Closing in: Lava about 1.5 miles from Saddle Road
Lava from the Mauna Loa eruption closed the distance to Daniel K. Inouye Highway to just 1.5 miles, Hawaii County Civil Defense reported Tuesday afternoon.
But although the lava is still approaching the highway, Mike Zoeller, geologist for the U.S. Geological Survey’s Hawaii Volcanoes Observatory, said Tuesday that the lava has continued to slow down as it crosses the flat land on the saddle.
Over the 24 hours leading into Tuesday morning, the lava moved at a rate of approximately 68 feet per hour.
An HVO statement advised that as the lava slows further, its pace will become more erratic as the lava spreads out and inflates. This makes it difficult to estimate when or even if the flow will reach the highway.
With the highway still open in both directions, lava viewers have continued to flood the mountain. More than 14,000 vehicles have traversed the county’s lava viewing route since it opened last week.
The Traffic Hazard Mitigation Route — a 4.5-mile one-way stretch of Old Saddle Road from the Gilbert Kahele Recreation Area to Pu‘u Huluhulu — opened Thursday in order to reduce crowding on Daniel K. Inouye Highway.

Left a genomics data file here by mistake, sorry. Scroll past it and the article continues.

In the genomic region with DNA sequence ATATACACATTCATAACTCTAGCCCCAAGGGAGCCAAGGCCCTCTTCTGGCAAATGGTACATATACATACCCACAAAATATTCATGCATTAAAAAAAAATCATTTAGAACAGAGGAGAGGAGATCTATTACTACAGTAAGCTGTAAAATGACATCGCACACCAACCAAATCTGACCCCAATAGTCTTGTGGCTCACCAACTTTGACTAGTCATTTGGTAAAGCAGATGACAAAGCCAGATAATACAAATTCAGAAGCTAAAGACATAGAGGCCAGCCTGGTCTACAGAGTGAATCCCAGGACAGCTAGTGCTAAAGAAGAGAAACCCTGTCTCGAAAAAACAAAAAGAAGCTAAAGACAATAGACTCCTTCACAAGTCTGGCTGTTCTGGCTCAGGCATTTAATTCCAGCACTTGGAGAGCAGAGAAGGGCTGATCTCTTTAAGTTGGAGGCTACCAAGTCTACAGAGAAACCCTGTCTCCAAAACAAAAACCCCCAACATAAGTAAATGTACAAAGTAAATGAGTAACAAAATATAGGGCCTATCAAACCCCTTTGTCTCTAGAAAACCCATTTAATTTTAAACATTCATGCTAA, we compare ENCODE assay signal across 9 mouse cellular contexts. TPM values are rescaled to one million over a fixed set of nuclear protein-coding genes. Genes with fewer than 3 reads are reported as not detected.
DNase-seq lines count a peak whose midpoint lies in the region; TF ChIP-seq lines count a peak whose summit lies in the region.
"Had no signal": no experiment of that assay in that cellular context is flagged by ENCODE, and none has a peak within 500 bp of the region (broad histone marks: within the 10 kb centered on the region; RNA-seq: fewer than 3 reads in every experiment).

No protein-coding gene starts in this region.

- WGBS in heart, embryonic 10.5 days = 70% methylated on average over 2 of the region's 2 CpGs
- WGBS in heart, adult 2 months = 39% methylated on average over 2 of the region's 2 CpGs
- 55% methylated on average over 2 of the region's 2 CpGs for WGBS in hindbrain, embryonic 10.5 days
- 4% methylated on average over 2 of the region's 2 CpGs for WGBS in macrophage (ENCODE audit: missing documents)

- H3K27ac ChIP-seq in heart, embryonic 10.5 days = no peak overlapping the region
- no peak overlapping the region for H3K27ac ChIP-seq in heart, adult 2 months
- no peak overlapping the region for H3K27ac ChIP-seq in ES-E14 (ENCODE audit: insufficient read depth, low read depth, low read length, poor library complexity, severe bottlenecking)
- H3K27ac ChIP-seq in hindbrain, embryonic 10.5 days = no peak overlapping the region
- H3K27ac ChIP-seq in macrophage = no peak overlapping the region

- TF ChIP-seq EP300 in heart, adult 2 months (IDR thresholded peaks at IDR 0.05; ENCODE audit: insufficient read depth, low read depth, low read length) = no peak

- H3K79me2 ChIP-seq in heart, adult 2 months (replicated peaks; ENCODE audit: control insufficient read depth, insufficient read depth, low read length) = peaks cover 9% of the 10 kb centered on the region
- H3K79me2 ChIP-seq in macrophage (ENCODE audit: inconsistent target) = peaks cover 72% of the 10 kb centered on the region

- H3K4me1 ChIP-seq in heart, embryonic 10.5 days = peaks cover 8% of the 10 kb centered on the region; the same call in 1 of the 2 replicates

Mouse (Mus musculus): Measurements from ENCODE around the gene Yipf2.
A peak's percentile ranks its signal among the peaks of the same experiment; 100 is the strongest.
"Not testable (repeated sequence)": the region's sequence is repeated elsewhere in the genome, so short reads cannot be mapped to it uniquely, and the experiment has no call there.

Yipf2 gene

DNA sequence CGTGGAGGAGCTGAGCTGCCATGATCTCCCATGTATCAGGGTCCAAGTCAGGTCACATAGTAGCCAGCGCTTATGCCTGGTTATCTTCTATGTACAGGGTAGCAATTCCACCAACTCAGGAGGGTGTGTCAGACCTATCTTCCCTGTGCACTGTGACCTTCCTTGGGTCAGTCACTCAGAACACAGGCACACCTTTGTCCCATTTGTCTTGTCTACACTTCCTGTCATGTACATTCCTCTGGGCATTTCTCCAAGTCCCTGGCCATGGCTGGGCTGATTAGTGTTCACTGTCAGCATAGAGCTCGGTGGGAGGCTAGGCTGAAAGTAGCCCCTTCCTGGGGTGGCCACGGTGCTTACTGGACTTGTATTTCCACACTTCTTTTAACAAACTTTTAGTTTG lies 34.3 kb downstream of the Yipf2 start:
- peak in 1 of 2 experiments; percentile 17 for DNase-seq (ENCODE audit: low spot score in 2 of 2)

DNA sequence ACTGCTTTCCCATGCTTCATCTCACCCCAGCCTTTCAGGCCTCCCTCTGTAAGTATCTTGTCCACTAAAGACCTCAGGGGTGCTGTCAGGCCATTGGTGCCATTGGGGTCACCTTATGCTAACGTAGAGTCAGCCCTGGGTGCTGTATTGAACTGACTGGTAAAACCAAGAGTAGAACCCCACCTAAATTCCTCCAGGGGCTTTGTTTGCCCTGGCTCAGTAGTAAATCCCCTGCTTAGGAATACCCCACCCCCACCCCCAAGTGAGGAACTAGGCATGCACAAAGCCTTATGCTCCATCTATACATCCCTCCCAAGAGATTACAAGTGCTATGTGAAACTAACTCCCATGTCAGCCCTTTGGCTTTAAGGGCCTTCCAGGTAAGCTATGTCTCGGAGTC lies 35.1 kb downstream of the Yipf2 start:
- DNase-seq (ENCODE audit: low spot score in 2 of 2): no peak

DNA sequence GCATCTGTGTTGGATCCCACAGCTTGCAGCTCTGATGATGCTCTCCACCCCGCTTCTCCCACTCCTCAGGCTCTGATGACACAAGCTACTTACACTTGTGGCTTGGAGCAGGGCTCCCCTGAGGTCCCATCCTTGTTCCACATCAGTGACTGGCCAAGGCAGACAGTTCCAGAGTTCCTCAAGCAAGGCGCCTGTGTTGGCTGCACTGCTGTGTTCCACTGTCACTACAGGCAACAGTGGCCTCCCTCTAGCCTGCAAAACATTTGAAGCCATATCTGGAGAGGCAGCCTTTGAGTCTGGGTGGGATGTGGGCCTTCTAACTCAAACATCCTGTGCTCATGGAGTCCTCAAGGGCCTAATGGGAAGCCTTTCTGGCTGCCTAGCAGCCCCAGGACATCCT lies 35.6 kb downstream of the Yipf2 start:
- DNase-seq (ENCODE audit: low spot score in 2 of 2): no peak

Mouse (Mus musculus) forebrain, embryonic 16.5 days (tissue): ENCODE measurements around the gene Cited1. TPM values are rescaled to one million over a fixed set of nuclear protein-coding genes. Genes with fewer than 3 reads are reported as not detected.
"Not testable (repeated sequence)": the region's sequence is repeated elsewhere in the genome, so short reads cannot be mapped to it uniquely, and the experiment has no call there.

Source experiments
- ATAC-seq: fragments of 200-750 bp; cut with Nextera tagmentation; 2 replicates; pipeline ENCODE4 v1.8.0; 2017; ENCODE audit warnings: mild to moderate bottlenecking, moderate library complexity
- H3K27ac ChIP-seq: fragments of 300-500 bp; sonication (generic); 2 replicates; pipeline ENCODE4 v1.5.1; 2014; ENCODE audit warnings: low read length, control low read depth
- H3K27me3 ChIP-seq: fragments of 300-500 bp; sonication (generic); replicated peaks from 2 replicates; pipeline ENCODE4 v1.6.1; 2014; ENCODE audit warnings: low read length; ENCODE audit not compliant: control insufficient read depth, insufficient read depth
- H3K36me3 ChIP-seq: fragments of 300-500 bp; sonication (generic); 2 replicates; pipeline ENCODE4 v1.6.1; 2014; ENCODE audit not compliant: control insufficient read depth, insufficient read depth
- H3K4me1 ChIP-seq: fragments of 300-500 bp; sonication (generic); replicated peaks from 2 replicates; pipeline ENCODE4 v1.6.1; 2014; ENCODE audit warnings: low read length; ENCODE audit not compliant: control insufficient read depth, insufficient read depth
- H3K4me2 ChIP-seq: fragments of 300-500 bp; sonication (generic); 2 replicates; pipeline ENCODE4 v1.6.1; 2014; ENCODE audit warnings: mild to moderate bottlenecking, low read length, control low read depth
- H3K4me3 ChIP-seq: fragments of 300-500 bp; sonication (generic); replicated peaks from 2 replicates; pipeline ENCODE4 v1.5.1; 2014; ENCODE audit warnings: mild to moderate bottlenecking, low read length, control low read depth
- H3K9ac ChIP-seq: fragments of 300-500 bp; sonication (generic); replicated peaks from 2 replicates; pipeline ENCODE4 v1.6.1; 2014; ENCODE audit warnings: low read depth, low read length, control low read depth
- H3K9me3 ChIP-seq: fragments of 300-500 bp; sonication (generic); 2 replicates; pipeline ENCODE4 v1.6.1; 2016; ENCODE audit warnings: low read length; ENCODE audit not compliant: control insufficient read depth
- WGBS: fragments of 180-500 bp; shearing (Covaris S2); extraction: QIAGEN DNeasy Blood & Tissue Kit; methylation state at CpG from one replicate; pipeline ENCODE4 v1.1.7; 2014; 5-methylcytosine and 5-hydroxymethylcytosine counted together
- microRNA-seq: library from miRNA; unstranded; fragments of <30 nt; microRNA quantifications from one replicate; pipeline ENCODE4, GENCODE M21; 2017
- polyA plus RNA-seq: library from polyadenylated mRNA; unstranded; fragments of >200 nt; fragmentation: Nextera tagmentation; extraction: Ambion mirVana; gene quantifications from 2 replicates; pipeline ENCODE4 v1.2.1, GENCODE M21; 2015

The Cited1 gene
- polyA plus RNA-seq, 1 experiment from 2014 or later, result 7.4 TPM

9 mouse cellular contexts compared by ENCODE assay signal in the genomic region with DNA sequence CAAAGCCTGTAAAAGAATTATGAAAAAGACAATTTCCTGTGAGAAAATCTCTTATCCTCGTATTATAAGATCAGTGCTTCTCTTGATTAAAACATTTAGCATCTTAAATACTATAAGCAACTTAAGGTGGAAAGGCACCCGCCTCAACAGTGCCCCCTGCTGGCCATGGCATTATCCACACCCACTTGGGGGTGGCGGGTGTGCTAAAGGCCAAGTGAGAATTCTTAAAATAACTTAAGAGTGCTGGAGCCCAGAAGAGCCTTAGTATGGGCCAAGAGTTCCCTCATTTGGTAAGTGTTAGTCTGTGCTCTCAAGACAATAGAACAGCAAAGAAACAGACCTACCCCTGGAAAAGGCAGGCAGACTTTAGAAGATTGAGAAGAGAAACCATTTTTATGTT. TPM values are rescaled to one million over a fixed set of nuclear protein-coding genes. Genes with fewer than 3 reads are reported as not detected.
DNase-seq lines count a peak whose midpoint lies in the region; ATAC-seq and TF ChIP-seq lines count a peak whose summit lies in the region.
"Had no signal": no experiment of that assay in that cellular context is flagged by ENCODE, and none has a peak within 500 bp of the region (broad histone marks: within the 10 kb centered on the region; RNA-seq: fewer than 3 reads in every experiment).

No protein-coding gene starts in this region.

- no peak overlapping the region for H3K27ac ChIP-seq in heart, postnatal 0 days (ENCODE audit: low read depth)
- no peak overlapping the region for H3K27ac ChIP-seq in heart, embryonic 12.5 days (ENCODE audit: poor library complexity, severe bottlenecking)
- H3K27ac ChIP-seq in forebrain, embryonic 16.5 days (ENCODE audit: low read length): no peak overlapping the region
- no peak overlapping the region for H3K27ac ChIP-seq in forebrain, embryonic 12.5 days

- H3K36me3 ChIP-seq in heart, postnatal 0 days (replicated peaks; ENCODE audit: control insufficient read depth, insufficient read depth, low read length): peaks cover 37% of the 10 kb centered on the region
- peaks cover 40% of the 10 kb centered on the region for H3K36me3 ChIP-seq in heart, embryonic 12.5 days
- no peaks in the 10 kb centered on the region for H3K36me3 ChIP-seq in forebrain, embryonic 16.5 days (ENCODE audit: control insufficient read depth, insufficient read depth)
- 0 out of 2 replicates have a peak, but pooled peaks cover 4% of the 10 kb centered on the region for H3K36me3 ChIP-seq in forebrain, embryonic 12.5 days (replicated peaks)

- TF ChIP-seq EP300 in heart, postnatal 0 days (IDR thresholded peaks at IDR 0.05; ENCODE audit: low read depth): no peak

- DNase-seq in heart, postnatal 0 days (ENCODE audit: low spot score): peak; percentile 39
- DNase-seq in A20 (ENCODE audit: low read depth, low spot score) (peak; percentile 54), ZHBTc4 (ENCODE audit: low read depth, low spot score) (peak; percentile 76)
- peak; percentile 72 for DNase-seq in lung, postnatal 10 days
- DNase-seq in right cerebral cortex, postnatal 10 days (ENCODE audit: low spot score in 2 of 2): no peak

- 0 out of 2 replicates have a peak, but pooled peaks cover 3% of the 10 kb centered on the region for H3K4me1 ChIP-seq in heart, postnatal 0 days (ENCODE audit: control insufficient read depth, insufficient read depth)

Since then, Lt. Col. Kevin Cronin, garrison commander for the Pohakuloa Training Area, said thousands of vehicles have traversed the route.
Mayor Mitch Roth said Tuesday that more than 4,000 vehicles traveled the route on Saturday, more than 3,700 on Sunday and more than 2,500 on Monday.
Roth reminded drivers to clean up after themselves and to drive with caution both on the route and on the main highway. He said that the biggest threat to people is not from the lava itself but from the traffic conditions.
The Hawaii Army National Guard sent 20 guardsmen to the island Tuesday to help manage the traffic. Ten guardsmen will be posted along the mitigation route for 12-hour shifts as long as the situation requires their presence, according to a Hawaii County press release.
“Guardsmen are here to help with the increased traffic along our Traffic Hazard Mitigation Route,” said Maurice Messina, Director of Parks and Recreation, in a statement. “They’re here to be aloha ambassadors, ensuring that motorists remain on the appropriate roadway and out of restricted areas, especially as visibility lessens with the weather.”
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